ATA say make business accountable for truck maintenance
Businesses and their senior managers should be made accountable for truck maintenance by extending the chain of responsibility laws, the Chairman of the Australian Trucking Association, David Simon, said at his opening address of the 2013, the PACCAR and Dealer TMC at the Automotive Centre of Excellence in Melbourne.
“You are the elite of the truck maintenance industry. You work to the highest standards and you stay up to date, including by coming to TMC,” Mr Simon told delegates.
“Unfortunately, it’s clear from recent events, including the results of Operations Steel and Austrans, that some businesses in our industry do not share your commitment to maintenance and safety.
“In tough times, it is easy for executives who are not on the tools to tweak a few numbers in a spreadsheet and cut back on maintenance in the belief it won’t matter,” he said.
In his speech, Mr Simon announced a five point plan for improving truck maintenance, safety and the way Australia investigates road accidents.
“The chain of responsibility laws currently apply to speed management, fatigue, vehicle mass, vehicle dimensions and load restraint,” Mr Simon said.
“Under CoR, trucking company managers, schedulers, loaders and even consignors have an obligation to take reasonable steps to prevent offences on the road.
“My personal view is that we should extend CoR to vehicle maintenance. This would compel businesses and their senior managers to take reasonable steps to make sure you can do your jobs properly, for example, by ensuring you have adequate budgets, resources and training.
“The ATA has long had concerns about the rigour of the Government National Heavy Vehicle Accreditation Scheme compared to TruckSafe, although of course no accreditation scheme can prevent every accident.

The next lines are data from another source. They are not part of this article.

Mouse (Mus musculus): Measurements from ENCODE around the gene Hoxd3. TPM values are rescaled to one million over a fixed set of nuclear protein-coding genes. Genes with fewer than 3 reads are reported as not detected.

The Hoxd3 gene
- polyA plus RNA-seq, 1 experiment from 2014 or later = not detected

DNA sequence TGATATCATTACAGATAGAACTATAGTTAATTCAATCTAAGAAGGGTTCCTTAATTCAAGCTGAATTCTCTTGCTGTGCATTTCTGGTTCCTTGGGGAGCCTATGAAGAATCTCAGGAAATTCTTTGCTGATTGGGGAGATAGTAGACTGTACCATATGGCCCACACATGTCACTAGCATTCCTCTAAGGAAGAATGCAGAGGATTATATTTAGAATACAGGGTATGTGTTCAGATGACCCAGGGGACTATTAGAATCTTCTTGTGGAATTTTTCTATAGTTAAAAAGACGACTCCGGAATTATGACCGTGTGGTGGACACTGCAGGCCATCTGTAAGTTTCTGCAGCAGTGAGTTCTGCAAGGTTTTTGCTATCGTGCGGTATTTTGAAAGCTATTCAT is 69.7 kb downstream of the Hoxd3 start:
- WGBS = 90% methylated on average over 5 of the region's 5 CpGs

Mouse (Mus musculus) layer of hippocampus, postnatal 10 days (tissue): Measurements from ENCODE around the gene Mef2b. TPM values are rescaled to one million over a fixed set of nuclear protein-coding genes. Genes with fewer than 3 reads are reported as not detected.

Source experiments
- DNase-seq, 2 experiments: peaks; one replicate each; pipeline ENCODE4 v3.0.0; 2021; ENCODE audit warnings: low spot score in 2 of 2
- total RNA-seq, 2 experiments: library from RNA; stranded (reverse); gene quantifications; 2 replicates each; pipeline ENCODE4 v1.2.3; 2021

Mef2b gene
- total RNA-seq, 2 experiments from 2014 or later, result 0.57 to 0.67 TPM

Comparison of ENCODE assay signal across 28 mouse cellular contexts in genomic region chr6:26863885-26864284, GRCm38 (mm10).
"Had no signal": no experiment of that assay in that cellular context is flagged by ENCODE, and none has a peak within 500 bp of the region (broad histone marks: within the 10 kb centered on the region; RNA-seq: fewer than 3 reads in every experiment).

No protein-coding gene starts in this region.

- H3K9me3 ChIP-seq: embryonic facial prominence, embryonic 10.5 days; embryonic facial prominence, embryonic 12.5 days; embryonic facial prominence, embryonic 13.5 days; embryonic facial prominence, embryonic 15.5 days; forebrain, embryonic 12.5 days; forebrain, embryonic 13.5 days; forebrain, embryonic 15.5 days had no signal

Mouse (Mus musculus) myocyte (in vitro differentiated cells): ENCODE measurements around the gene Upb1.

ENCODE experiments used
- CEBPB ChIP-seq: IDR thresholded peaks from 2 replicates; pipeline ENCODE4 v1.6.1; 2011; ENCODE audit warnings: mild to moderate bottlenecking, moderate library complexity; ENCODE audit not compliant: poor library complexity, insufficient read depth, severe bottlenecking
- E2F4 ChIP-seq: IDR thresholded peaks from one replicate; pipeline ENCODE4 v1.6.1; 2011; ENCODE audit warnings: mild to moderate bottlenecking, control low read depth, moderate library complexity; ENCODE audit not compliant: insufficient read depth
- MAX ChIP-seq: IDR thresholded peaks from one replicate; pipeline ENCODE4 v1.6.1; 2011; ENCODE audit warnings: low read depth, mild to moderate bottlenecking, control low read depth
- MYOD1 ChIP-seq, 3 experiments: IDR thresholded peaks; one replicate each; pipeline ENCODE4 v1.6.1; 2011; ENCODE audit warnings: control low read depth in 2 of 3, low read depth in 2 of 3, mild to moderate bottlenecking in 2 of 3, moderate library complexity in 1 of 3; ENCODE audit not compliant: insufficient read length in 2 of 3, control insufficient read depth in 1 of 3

“The NSW Government has proposed a review of NHVAS. The review needs to go ahead; NHVAS needs to be fixed.
“Thirdly, governments need to examine mandating electronic stability control for at least some dangerous goods vehicles. A NSW coroner made a recommendation along these lines in a report in 2011. She was investigating a tanker rollover that occurred near Batemans Bay in 2009.
“Four years have passed since the accident and nothing of substance has been done.
“In my view, it would not be necessary to impose this requirement on all vehicles carrying dangerous goods. It should not, for example, apply to trucks carrying domestic cleaning products in retail packaging as part of a larger load.
“We should, however, urgently look at applying it to trucks carrying bulk loads of flammable or combustible liquids, explosives and radioactive substances,” he said.
Mr Simon summed up his final two points as “we need to learn some lessons from air transport.”
“Many people are afraid of flying, but the most dangerous part of a plane trip is the journey to the airport by road,” he said.
“One of the reasons air travel is so safe is its accident investigation system. In Australia, the job is done by the Australian Transport Safety Bureau, which also looks at marine and rail accidents.
“The ATSB looks beyond the immediate causes of accidents to the organisational and management issues that allow them to happen.
“When it does issue recommendations, it pushes them until it gets an adequate response. Its recommendations and the responses are all public and easy to find.
“As a result, businesses and government agencies have a very strong incentive to take its recommendations seriously.
“I believe we need to move to a similar system. As the first step, governments need to establish a national database of coronial recommendations about road safety, together with the responses and updates about the recommendations that have not been followed up.
“The database would need to be accessible to everyone: safety investigators, the industry, the media and the public.
“This new system would not require governments and the industry to follow every coroner’s recommendation. But it would make sure these recommendations were considered seriously.
“In the longer term, governments, the industry, the NHVR and the ATSB need to look at establishing a national ‘no blame’ accident investigation capacity for fatal truck crashes similar to the approach used to investigate aviation, marine and rail accidents.
“It’s a big step, but we would learn more from each fatal truck crash than we do now. And there would be more action to stop future accidents from happening,” he said.